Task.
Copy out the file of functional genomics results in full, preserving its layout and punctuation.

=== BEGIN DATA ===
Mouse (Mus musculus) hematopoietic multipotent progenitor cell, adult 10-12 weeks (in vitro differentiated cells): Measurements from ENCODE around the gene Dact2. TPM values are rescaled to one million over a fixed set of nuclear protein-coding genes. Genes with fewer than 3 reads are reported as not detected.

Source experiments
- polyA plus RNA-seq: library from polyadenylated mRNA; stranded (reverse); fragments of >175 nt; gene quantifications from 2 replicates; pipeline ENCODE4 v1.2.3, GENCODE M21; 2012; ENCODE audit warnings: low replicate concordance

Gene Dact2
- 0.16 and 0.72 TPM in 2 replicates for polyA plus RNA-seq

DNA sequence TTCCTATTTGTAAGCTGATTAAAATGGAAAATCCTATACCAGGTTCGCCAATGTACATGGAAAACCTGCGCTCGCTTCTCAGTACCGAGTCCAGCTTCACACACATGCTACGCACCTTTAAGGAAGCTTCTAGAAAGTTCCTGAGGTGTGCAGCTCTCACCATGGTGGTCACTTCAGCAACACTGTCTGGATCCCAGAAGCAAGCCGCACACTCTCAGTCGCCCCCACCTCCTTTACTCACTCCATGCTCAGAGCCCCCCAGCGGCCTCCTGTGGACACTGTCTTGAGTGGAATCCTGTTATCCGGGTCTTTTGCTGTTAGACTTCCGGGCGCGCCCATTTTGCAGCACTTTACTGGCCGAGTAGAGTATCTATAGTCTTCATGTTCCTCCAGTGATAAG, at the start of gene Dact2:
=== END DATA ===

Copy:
Mouse (Mus musculus) hematopoietic multipotent progenitor cell, adult 10-12 weeks (in vitro differentiated cells): Measurements from ENCODE around the gene Dact2. TPM values are rescaled to one million over a fixed set of nuclear protein-coding genes. Genes with fewer than 3 reads are reported as not detected.

Source experiments
- polyA plus RNA-seq: library from polyadenylated mRNA; stranded (reverse); fragments of >175 nt; gene quantifications from 2 replicates; pipeline ENCODE4 v1.2.3, GENCODE M21; 2012; ENCODE audit warnings: low replicate concordance

Gene Dact2
- 0.16 and 0.72 TPM in 2 replicates for polyA plus RNA-seq

DNA sequence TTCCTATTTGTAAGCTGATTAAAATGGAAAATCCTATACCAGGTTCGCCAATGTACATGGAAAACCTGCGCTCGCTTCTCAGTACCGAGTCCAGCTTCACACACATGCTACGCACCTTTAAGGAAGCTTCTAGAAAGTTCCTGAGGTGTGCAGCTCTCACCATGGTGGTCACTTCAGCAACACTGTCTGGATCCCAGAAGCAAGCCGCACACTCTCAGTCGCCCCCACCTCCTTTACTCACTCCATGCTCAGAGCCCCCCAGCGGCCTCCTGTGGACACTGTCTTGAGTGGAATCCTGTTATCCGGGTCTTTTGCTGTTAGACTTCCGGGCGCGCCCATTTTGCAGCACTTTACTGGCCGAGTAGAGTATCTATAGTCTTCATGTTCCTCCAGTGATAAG, at the start of gene Dact2: